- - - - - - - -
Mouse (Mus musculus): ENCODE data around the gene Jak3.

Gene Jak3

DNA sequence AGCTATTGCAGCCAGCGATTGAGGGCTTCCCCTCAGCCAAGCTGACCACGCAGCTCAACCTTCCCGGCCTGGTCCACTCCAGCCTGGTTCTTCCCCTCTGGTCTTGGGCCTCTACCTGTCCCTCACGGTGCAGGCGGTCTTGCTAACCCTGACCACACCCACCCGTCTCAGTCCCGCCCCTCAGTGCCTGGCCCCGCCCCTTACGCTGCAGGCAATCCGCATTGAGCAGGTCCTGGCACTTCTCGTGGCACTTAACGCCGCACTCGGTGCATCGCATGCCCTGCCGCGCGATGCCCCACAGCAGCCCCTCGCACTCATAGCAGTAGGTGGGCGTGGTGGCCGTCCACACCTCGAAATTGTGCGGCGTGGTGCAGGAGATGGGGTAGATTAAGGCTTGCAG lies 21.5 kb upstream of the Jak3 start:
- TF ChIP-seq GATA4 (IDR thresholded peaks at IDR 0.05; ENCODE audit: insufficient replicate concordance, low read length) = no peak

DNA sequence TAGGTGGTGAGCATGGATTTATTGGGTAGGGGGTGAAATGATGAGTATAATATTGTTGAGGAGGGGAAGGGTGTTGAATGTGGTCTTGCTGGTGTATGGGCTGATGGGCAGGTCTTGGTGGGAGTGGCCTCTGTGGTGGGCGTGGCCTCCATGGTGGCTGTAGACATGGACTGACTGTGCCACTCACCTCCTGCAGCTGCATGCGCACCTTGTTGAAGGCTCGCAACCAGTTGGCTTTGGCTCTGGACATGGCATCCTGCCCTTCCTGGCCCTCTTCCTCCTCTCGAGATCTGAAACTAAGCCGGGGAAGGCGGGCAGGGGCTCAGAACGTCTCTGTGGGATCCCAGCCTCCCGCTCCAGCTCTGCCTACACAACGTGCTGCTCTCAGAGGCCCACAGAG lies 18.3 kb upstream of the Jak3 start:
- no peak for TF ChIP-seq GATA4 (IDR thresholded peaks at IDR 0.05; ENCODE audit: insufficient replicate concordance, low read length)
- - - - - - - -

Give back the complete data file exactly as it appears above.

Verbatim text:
Mouse (Mus musculus): ENCODE data around the gene Jak3.

Gene Jak3

DNA sequence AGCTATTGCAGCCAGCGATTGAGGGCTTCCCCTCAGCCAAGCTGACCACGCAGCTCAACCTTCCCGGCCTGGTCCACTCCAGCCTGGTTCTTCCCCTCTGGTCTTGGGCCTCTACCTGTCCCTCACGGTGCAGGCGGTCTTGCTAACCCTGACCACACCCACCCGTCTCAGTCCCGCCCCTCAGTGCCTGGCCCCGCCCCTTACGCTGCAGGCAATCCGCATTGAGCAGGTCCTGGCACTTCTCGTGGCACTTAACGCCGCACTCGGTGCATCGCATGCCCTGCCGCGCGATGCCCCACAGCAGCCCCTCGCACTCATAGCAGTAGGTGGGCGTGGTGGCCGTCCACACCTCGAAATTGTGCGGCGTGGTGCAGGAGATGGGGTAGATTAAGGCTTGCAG lies 21.5 kb upstream of the Jak3 start:
- TF ChIP-seq GATA4 (IDR thresholded peaks at IDR 0.05; ENCODE audit: insufficient replicate concordance, low read length) = no peak

DNA sequence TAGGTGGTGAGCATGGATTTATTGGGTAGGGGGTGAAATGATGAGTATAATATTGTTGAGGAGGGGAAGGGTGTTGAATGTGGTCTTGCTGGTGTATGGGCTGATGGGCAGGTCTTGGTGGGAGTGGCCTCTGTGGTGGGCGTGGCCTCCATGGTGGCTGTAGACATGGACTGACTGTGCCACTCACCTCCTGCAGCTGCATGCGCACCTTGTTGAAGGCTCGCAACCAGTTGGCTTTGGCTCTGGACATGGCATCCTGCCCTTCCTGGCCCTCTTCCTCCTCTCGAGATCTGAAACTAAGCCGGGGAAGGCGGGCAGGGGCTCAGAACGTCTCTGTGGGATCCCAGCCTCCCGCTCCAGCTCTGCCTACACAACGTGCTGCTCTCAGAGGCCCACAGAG lies 18.3 kb upstream of the Jak3 start:
- no peak for TF ChIP-seq GATA4 (IDR thresholded peaks at IDR 0.05; ENCODE audit: insufficient replicate concordance, low read length)